[Haifux] QEMU/KVM vs. VMWare: The beauty and the beast

Sorana Fraier sf10095 at gmail.com
Mon Jan 11 01:29:39 MSK 2010

the only drawback of virtualbox open source is that it doesn't allow to
attach a usb. The binary version allows that.

On Mon, Jan 11, 2010 at 12:01 AM, boazg <boaz.gezer at gmail.com> wrote:

> have you tried virtualbox? it's GPL, and i've had some good experience with
> it.
> On Sun, Jan 10, 2010 at 21:06, Eli Billauer <eli at billauer.co.il> wrote:
>> Hello,
>> I've been playing around with my new Fedora 12 computer (Intel i7 quad
>> core) for a few days, mainly for the purpose of making educated
>> decisions about how to virtualize two old computers, which I want to get
>> rid of. They are running Windows 2000 and Redhat 7.3. I only tested the
>> Windows part (Linux should be much easier). Fedora 12 is the host, of
>> course.
>> I've looked at QEMU/KVM vs. VMWare.  I want to share my experiences and
>> insights with you, because I don't like the bottom line, which is the
>> VMWare is better for almost all home purposes (I'm not talking about
>> cloud servers and such). Which makes me wonder: Is VMWare a honey trap,
>> or is it currently the preferred choice?
>> In case you wondered, both tools can run simultaneously on the same
>> computer, seemingly without disturbing each other. It looks like I'm
>> going to take advantage of this.
>> I ran VMPlayer (free as in beer version) with VMTools in the Windows
>> guest machine. I take it that their licenses don't limit me in time nor
>> the number of guests I can run simultaneously. Please do correct me if
>> I'm wrong on this.
>> The concept is to copy these machines' disks as image files, and then
>> seamlessly go on working as if nothing happened. The most important
>> issue for me is that after the transition I can go on doing everything I
>> did before (including using electronic development hardware through USB).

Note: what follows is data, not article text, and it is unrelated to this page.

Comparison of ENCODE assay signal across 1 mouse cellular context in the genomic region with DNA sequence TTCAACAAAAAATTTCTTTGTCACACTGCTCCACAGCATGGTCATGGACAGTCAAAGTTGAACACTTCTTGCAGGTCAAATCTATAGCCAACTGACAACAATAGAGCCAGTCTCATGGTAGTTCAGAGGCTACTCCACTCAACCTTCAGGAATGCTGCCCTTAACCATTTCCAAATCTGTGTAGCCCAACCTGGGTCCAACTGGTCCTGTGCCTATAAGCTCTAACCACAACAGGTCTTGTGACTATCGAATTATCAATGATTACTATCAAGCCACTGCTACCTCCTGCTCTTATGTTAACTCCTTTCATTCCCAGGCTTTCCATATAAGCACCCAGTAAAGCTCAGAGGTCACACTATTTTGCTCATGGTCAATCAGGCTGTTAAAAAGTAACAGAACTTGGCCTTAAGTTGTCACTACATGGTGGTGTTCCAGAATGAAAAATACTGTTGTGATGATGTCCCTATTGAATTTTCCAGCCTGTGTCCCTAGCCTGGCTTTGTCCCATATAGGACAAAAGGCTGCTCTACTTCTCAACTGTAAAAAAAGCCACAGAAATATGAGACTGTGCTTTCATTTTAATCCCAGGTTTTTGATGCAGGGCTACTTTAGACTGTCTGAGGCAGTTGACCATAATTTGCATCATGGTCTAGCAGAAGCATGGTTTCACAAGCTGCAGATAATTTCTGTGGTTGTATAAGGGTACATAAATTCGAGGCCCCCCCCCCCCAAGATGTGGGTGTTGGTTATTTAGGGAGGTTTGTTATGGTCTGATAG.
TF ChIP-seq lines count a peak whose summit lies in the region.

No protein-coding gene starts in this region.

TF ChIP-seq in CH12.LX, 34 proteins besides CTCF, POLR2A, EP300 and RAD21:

>> I should mention, that both tool's documented and encouraged flow is to
>> install a new operating system from scratch on a blank (virtualized)
>> disk, and not run a previously installed one. Indeed, a preinstalled XP
>> image tends to give me the blue screen. The Windows 2000 image runs
>> beautifully.
>> QEMU/KVM Pros
>> * Free (as in freedom)
>> * Allows incremental images (good for running possibly malicious software)
>> * Can be run from the command line, and is generally script friendly.
>> * Appears to be more secure (SELinux is all over)
>> * Display on VNC allows remote access to guest
>> QEMU/KVM Cons:
>> * Doesn't currently have an EHCI driver (and hence guest sees only USB
>> 1.1, not 2.0)
>> * Didn't manage to attach a USB device I need for electronics
>> development (Xilinx programming cable).
>> * Has Windows paravirtualization drivers for network card only. Display
>> is slow.
>> * Using the mouse is annoying (poor tracking, clicks are sometimes
>> missed).
>> VMPlayer Pros:
>> * VMTools offers a nice set of paravirtual drivers
>> * Very good emulation of graphics card (through paravirtual driver).
>> Feels like a real computer, it's possible to play movies. The guest's
>> desktop size is dynamically adjusted to the virtual machine's window
>> size, which is pretty convenient.
>> * Very good handling of USB hotplugging. Needless to say, it handled my
>> special piece of hardware seemlessly.
>> * Easy to feel with mouse.
>> VMPlayer Cons:
>> * Feels like it was designed for Windows host. If you can't do it
>> through GUI, you can't do it at all (?)
>> * Everything about their website says "we'll give you this for free (if
>> you manage to find it), but you really want our million dollar version"
>> So this is my grim bottom line: I don't like the music I get from
>> VMWare, but VMPlayer does the job, and QEMU is almost there. But almost
>> is not enough when you want something to work. Remember that I'm the one
>> who wants his computer working, first and foremost?
>> Your information, comments and insights are mostly welcome.
>>    Eli
>> --
>> Web: http://www.billauer.co.il
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